Over a million cards in possession of NIA amid SIM re-registration brouhaha

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The latest figures from the National Identification Authority (NIA) suggests that over a million Ghana cards are in the authority’s possession.

The Public Relations Officer (PRO) of the NIA, Mr Abudu Abdul Ganiyu, made this known on Monday, September 12, 2022, on Angel FM/TV’s Anopa Bofo morning show.

In all, 17,151,488 persons have successfully undergone the registration exercise as of September 9, 2022.

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Out of the figure, NIA has printed 16,623,128 cards, while 528,360 cards are yet to be printed.

Of the printed cards, 15,859,251 have been issued, whereas 763,877 are yet to be issued by the authority.

Thus, a round-up of the yet-to-be-printed cards with the printed number still in possession of the NIA brings a total of 1,292,237.

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It is at a time when chaos seems to put a damper on the nationwide sim re-registration exercise.

The National Communication Authority (NCA) set September 30, 2022, as the deadline for the registration exercise.

People are racing against time to have their sims successfully registered to avoid consequences outlined by the NCA to the effect of the scheduled deadline.

However, the efforts to get the sims registered have been hampered by various factors. These include unissued Ghana cards and the absence of data on the issued cards.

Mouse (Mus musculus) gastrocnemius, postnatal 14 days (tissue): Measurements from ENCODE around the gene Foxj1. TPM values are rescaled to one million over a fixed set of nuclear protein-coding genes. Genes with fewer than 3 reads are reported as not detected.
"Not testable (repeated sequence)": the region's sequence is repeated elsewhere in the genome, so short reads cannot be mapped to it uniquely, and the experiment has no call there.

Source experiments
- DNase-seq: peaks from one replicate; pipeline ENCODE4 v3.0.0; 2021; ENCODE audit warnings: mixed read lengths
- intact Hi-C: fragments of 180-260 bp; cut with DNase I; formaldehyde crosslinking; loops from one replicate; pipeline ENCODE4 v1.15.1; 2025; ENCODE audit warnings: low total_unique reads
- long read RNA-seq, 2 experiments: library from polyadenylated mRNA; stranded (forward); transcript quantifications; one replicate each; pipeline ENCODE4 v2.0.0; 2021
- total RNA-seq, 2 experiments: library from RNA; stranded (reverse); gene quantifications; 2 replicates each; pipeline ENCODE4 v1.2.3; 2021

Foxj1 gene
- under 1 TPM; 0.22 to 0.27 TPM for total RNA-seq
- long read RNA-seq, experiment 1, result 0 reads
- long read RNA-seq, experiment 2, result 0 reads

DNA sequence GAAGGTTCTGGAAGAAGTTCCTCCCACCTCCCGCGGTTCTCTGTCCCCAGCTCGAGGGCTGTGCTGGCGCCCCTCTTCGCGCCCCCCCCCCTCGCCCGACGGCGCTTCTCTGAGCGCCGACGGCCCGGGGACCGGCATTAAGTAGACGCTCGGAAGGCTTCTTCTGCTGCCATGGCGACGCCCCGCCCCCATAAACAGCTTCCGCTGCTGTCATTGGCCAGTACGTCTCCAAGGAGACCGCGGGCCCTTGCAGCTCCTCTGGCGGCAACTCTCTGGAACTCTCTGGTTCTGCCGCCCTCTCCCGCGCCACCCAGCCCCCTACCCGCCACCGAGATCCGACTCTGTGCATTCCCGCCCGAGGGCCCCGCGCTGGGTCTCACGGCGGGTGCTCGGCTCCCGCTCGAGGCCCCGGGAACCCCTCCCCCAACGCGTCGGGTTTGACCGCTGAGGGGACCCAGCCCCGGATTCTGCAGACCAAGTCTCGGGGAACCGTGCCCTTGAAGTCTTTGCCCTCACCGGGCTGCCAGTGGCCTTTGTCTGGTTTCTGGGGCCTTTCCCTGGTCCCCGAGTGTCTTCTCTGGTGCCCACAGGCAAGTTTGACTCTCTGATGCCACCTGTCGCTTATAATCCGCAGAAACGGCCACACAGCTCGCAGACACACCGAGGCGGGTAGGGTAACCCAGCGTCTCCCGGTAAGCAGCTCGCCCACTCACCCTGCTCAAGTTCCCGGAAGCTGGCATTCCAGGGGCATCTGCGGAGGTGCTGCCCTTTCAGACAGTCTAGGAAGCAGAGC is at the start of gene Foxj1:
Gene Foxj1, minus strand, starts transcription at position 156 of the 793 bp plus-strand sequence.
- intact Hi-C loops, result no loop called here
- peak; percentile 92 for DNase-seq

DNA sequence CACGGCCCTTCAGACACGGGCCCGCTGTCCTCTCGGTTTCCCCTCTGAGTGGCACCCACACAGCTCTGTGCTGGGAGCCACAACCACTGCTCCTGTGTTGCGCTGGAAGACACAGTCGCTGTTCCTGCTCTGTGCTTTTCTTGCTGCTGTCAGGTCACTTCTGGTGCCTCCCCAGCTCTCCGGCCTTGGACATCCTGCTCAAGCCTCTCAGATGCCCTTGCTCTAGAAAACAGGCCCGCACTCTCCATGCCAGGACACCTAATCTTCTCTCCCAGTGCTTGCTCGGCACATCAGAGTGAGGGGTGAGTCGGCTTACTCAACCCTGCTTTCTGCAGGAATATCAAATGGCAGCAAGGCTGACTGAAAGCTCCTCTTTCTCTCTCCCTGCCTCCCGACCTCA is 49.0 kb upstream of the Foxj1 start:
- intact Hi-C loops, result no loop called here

Meanwhile, the Ghana card is the solely required document for the exercise, without which a sim card bearer cannot undergo the registration.

The situation thus forced some individuals to seek an injunction from the Supreme Court on the NCA to restrain the authority from carrying out its intended actions against persons who fail to successfully register their sims by the scheduled deadline until all registered persons access their cards.

However, in a reaction to the development, Mr Abdul Ganiyu mentioned that the NIA’s biggest concern is people not going for their cards from their district officers where the registrants undertook the exercise.

He reiterated that persons who move outside the district where they registered for the card would have to move back to the district to collect the printed cards because “we will, by all means, send the card to where you did the registration.”

Addressing the no-data issue, he stated that individuals can visit the office of the NIA to resolve the challenge. However, he noted that it is only in a few cases where the NIA’s system does not show the data on the card, “but in such circumstances the NIA prints new cards for them.”

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